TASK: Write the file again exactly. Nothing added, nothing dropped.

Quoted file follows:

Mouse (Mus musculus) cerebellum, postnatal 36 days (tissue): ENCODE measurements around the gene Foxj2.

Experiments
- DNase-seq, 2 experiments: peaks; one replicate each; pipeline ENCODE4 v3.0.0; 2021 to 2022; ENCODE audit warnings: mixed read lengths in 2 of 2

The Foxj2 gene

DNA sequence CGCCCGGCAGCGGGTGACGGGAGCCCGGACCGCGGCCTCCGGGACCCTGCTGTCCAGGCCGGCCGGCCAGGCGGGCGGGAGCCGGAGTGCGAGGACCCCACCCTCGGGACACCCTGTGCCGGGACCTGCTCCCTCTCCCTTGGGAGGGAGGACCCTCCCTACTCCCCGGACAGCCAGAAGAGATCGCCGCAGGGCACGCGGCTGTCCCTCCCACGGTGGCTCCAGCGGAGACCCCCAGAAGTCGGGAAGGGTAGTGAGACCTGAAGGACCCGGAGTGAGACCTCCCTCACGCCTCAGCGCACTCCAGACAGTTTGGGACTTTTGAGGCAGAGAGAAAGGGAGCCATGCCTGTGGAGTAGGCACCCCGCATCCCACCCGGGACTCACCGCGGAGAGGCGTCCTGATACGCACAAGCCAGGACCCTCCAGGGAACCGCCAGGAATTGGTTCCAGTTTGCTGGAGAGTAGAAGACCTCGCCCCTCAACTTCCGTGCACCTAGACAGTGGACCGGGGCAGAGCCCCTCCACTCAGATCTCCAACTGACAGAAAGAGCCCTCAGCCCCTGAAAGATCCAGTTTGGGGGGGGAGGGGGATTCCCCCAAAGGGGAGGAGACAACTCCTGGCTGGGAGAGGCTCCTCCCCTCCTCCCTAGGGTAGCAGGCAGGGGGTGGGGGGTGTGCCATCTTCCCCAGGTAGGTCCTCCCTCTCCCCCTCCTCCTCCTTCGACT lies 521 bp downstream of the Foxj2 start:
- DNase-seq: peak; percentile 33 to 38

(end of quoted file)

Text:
Mouse (Mus musculus) cerebellum, postnatal 36 days (tissue): ENCODE measurements around the gene Foxj2.

Experiments
- DNase-seq, 2 experiments: peaks; one replicate each; pipeline ENCODE4 v3.0.0; 2021 to 2022; ENCODE audit warnings: mixed read lengths in 2 of 2

The Foxj2 gene

DNA sequence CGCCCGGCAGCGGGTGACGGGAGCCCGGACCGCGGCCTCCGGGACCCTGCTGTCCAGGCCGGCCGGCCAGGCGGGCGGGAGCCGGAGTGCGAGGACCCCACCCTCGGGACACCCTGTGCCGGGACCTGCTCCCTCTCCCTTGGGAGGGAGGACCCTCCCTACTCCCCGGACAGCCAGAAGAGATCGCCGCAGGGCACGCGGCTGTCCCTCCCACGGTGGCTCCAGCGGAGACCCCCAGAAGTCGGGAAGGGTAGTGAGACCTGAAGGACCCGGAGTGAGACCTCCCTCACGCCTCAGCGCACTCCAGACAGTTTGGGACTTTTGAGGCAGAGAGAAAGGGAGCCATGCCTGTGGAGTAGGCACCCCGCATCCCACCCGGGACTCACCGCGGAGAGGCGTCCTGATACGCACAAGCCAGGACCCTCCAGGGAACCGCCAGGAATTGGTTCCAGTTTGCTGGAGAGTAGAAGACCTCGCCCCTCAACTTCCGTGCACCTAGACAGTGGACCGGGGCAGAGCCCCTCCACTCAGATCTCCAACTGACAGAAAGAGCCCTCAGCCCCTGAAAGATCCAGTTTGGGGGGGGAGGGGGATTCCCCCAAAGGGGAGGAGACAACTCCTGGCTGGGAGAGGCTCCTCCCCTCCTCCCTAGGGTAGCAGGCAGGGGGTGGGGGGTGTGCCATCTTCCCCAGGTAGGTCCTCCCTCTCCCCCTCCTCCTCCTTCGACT lies 521 bp downstream of the Foxj2 start:
- DNase-seq: peak; percentile 33 to 38